Most of the changes to the source material are around smoothing out the structure of the graphic novel for television (such as the re-ordering or Hob’s story or removing all references to the DC universe including from character origins).
The biggest notable change is in John Dee (played by David Thewlis) who is much more human than in the source. Together with his mother we now have a story centring these two characters that feels coherent and contemporary. John Dee was originally an evil megalomaniac, an idea which would have felt pretty flat in today’s landscape. Instead we have a man desperately trying to make sense of a world which has left him traumatised and unable to navigate it without distress. We have his mother, a woman who wanted a life of her own, with agency and security and chose to do what she needed to do in order to obtain that. Both these characters are sympathetic in a way they weren’t in the source and, for me, they hold much of the series together, their attempts to live the lives they want entirely understandable.
Although, unlike many, The Sandman graphic novels have aged relatively well, these changes reflect what worked in the original and a thoughtful approach to updating what seems, at the very least, out of kilter today.
Gaiman and the other writers – notably David Goyer, Catherine Smyth-McMullen, Vanessa Benton and Allan Heinberg have done a really smart job in taking what is arguably the weakest part of Dream’s story and making it into something extremely watchable and that continues to resonate decades later.
What’s interesting is that we have what is essentially a story that appears to be in two parts. The first is Dream’s imprisonment and his subsequent release and its aftermath. The second is Dream’s reorientation to the world as he finds it after more than one hundred years of confinement.
The two halves of the show have very different tones, the first being a mythic introduction to the world. The second is smaller, focused, more dramatic but in the nature of its characters rather than its plot.
I see this crossing of genre boundaries from the fantasy to the literary being a challenge for many viewers. Not enough Dream, not enough fantasy or ‘plot’ for some. Not enough character work, too much ‘plot’ for others. You can have an episode set entirely in a diner that is a literary grotesque exploring desire, truth and the secrets we all hide even from ourselves, but you also get baby gargoyles whose names must begin with the letter G and wizard battles between the devil and Dream. There are competing requirements on both sides of that fence. Yet for me this desire to tell its story on its own terms sums up the piecemeal nature of stories.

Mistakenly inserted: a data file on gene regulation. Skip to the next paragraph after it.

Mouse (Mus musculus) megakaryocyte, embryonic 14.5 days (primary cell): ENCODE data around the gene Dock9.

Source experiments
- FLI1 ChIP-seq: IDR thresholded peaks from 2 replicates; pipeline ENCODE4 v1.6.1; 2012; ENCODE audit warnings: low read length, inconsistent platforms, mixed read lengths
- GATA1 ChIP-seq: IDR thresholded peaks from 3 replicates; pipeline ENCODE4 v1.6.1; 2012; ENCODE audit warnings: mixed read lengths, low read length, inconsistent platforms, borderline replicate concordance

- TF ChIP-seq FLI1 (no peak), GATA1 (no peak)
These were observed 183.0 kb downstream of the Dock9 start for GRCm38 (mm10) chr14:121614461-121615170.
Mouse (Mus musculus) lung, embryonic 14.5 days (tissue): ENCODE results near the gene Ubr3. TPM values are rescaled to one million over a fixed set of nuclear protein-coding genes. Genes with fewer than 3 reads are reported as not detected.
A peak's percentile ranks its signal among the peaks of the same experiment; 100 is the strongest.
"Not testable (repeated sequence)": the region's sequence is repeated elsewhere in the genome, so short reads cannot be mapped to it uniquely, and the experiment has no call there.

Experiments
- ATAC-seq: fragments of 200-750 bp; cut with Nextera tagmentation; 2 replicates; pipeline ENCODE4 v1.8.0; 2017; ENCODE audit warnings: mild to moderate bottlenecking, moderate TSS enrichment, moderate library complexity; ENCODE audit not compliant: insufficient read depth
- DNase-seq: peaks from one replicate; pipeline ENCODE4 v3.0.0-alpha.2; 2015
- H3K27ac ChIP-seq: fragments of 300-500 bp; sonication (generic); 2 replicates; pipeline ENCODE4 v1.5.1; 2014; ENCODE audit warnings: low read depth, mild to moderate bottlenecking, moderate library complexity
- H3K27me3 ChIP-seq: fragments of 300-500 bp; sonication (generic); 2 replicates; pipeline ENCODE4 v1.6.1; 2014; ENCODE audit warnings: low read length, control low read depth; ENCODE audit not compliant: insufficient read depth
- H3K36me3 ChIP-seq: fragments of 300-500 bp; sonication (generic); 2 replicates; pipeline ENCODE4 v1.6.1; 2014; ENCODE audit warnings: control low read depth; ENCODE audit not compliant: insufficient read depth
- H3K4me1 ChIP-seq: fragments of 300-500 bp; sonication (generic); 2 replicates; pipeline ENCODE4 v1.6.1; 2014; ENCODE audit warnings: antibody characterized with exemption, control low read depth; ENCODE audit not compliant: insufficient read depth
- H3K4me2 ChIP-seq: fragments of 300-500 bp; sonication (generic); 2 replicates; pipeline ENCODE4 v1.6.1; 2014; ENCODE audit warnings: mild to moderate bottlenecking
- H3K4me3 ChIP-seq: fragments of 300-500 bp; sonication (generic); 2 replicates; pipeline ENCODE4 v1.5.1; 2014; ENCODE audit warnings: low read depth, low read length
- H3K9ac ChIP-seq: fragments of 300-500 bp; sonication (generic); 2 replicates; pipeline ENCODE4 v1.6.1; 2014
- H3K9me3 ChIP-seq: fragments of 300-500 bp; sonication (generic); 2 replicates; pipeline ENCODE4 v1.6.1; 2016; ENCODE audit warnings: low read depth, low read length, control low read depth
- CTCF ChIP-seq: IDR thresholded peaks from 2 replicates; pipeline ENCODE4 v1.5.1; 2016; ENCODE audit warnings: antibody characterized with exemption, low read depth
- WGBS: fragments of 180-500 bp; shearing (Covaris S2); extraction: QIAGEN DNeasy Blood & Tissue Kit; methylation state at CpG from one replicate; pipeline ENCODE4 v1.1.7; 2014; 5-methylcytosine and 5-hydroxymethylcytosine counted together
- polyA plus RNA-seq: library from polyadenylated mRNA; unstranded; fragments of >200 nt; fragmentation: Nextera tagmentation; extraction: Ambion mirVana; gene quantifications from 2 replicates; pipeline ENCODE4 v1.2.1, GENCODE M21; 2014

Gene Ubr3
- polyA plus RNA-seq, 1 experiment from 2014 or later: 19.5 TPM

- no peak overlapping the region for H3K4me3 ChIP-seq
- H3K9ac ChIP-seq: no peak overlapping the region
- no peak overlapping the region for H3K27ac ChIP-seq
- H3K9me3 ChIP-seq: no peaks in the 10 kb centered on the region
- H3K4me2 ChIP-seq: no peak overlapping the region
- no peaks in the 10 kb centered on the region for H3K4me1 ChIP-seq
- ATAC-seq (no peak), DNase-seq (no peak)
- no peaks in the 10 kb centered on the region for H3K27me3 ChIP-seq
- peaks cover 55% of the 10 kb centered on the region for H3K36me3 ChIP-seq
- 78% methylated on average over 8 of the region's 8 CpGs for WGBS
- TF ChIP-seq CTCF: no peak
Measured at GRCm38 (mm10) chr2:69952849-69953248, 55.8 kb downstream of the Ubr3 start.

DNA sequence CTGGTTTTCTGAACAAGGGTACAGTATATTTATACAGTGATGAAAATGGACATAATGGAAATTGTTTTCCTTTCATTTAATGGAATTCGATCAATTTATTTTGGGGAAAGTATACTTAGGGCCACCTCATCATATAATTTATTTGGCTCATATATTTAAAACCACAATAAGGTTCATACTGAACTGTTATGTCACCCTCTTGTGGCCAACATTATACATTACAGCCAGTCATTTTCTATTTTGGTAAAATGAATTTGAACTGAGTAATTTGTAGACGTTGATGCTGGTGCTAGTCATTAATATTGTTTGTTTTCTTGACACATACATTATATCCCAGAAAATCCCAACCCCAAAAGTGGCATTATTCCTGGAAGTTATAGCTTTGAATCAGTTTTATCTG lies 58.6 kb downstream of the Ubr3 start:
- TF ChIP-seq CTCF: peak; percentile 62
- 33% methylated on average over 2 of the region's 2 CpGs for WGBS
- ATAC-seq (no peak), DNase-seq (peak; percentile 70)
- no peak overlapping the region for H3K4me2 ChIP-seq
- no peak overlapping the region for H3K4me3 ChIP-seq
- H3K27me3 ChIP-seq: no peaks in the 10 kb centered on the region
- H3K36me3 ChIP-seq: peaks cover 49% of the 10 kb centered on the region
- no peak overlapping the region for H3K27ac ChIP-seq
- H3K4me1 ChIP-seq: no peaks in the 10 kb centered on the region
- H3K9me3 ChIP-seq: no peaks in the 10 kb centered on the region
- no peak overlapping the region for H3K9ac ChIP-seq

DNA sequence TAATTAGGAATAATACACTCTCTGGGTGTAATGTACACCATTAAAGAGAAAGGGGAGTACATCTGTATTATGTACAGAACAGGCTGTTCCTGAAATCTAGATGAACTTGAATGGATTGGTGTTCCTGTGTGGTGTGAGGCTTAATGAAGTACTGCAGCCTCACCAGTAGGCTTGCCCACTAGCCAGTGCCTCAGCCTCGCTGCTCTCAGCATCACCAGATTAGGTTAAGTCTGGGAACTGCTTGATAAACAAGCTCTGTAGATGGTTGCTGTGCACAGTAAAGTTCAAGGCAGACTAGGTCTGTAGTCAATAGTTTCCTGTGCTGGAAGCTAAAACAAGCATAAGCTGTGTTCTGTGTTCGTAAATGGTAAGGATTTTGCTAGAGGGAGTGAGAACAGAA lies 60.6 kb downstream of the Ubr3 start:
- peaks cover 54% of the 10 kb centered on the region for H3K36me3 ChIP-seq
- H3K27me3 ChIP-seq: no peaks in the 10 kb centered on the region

The greatest stories don’t tell us what we already knew. They don’t repeat the fantasies we tell ourselves in order to feel good about ourselves or to help us avoid the topics we don’t want to discuss. For me at least, the greatest stories are uncomfortable, lane changing works of art which do their best to bring us along with them, but which will, if we cannot or will not follow them, still dance to their own tunes.
When (men, largely) ask me why I read fiction, as if it’s a silly endeavour for the non-serious mind, I like to remind them that fiction is the place where we can talk about that which is too difficult to discuss in plain words, which is too hard or painful or embarrassing. Fiction is serious business.
For me The Sandman fits into this tradition perfectly – it is a fantasy dressed with dreams and gargoyles, demons and regretful sorcerers – but these are set dressing for the questions it wants to ask us. This is no bad thing – set dressing can ease us into the trickier elements of a story, it may even allow us to face challenging questions head on by configuring them less starkly in our encounter with them.
Certainly, tackling ideas around the mortality of children, generational trauma and abuse is never an easy task and couching these subjects within more fantastical elements can allow for their careful unpicking in a way simply showing them on screen may not permit.
Can we change if we want to? Can we grieve without it changing us even if we don’t want to? How do we handle loss and how do we remain human when the suffering we experience can rightly be expected to ruin us?
There is much more to this Sandman than an alienated goth going on a quest and then dealing with wayward staff. Our Sandman, the one we’re finally watching on screen, wants to ask us who we are and what we might be. It wants to ask us about our trauma and our hurt and our hopes. It wants, in the end, to suggest that in all the nebulous decisions we make and the overwhelming sense that we cannot change the world that, just perhaps, we can change the world as we find it.
I am here waiting for the announcement of a second season because there is a whole lot more to come and I, personally, can’t wait.
Rating? 8 grains of sleepy dust out of 10.